David Bowie's death is one of the very few artists' that could have still shocked me. Music, for a long time, has ceased to be a form of art in the charts of this world, and he was one person I still considered an artist although the music junkies of the world bought his albums. When compared to everyone in the charts these days David Bowie looked like a completely different league, making music not necessarily for entertainment or enjoyment. A true performer, he was one of these people you rarely see that were doing the only thing they could have been doing, and that was express himself in music. And as a writer trying to find my craft as a form of expression I am mourning his death not as the loss of a musician but as a talent, artist and beacon for everyone who does what they're best at.
I am far away from being a David Bowie fan, knowing only a fraction of his songs and not being able to recite his bonus tracks on various albums, but I have long been an admirer of him as a person. Since Michael Jackson we, in my opinion, have not lost someone who was born to do what he did, with the exception of Robin Williams as a comic maybe. It is something so inspiring to me to watch a person defy what is easy in this world to employ the talents God gave them. David Bowie was a musician, and I would argue he would never have been able to be anything else. Charisma like his cannot be learned, and next to his obviously popular music I will remember being attracted to a young Bowie who was plain ugly and creepy looking because he was in an element I knew nothing about.
The amazing truth is that the message of his death is one that makes people think: what is a world without music? What is a world without talent? What is a world without David Bowie? Obviously, very few of us will actually live in a different world than yesterday, however, the question in my head was a different one: What is a world in which we don't do what David Bowie did? To me, Bowie is a person who employed 69 years exactly how you should. It is said he died in peace, and I can't see how it would be hard for Bowie to leave this planet with regret. 69 years filled with living life to the fullest. Many will say he died too early, but I'd rather have 69 years of being David Bowie than 100 of being many others. And I am pretty sure the quality of his 69 years outshine many, and not just because he married supermodels, did a lot of drugs and was an international superstar.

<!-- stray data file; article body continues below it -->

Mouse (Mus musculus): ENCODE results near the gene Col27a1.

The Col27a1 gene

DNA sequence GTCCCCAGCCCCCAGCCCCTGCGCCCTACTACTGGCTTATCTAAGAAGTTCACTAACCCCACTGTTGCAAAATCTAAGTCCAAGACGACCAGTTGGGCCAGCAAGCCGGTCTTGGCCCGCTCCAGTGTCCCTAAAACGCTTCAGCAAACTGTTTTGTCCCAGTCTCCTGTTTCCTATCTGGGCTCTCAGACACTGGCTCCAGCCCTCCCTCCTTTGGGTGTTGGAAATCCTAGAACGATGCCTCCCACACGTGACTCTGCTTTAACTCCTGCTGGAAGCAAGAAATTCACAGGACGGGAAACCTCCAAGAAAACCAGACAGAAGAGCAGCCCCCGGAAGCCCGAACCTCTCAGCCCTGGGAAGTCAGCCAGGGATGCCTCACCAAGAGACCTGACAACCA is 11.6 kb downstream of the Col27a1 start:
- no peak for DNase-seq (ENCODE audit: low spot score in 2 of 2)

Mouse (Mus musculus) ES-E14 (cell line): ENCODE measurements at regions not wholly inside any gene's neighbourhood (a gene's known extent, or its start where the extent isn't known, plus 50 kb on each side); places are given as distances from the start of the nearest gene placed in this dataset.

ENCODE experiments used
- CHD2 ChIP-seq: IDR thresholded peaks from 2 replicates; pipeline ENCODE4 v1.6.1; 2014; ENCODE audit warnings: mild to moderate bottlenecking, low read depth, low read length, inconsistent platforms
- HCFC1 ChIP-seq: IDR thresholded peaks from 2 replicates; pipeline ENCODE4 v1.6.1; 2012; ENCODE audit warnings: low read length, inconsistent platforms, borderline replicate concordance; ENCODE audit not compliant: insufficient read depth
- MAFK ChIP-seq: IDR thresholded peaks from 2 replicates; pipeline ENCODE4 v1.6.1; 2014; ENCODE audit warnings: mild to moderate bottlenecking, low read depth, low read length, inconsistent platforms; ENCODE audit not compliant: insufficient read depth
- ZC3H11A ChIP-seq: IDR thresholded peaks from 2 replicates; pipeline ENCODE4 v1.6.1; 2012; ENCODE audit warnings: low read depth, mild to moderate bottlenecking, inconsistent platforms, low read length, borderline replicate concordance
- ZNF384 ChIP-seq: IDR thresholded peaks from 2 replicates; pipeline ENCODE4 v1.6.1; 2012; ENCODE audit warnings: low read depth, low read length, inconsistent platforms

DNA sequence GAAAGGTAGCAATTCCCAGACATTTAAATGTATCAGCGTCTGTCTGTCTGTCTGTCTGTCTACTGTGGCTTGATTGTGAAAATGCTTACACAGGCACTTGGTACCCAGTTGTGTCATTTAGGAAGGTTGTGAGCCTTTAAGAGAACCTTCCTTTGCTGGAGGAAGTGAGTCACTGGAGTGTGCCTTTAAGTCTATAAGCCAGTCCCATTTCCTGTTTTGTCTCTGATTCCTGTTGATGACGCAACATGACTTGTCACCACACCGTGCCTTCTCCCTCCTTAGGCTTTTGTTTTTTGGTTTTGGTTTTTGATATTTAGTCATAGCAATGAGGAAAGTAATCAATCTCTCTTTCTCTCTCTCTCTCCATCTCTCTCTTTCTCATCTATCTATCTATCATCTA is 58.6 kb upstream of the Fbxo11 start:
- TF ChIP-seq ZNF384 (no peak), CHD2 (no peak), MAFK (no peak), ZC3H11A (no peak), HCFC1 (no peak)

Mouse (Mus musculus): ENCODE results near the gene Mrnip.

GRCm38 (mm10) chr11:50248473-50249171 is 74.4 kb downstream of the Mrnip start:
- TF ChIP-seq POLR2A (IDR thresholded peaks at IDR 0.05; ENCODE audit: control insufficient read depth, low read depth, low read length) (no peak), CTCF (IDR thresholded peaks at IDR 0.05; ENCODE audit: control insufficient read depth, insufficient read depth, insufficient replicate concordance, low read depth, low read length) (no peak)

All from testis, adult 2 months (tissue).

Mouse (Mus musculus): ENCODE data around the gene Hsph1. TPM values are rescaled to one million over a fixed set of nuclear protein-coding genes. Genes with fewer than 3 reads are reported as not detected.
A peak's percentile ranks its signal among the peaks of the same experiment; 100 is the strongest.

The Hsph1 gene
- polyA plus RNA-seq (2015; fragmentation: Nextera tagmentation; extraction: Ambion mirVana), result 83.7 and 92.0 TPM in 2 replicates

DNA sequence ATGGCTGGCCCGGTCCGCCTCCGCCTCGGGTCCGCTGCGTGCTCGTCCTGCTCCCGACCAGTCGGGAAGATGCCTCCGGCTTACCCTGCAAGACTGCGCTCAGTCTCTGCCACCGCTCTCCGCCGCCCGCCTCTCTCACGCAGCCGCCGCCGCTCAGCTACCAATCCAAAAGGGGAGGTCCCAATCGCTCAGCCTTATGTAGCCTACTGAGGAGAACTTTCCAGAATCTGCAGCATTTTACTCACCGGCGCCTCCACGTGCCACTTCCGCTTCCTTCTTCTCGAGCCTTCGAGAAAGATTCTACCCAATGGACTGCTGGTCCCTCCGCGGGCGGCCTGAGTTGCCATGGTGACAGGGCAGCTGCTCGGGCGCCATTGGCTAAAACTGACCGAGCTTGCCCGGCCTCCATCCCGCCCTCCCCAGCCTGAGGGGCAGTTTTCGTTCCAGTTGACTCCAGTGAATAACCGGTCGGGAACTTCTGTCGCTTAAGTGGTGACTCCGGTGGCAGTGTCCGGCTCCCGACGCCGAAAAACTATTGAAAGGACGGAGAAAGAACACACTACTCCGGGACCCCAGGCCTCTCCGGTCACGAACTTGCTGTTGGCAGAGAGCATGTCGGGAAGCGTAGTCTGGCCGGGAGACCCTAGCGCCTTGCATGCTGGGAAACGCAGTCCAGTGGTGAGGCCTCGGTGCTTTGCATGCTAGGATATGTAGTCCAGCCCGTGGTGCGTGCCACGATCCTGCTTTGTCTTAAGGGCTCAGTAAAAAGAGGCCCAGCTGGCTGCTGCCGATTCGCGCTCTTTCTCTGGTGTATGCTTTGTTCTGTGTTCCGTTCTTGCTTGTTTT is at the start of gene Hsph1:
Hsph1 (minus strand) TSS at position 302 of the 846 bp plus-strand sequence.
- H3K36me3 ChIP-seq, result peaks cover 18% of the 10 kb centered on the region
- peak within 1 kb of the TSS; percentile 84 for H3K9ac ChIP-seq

For my life, his death became a reminder: be like David Bowie, Sina! Make weird choices, not right ones, and try to be able to leave this Earth at 69 without thinking "damn, if only I had a few more years!" So far, my 27 years were filled with achievement I feel happy with, but I will need another 40 to succeed the way I want to. If I have another 40 isn't up to me, so I am going to have to focus on getting a good life in the present, not the future, now. Freddie Mercury, for God's sake, had way less that 69 but damn, that guy lived every second of his short life in the right way. If tomorrow never comes I want it to have been a life of David Bowie, with success because I did the only thing I was born to do, and after quite some time on this planet I have a pretty good idea of what that is. I want to be a rock star, but I'm not a rock star! We all need to find what we're good at and make that the content of our life so that one day we can fall as asleep without regret. Not the easiest challenge but let's at least try...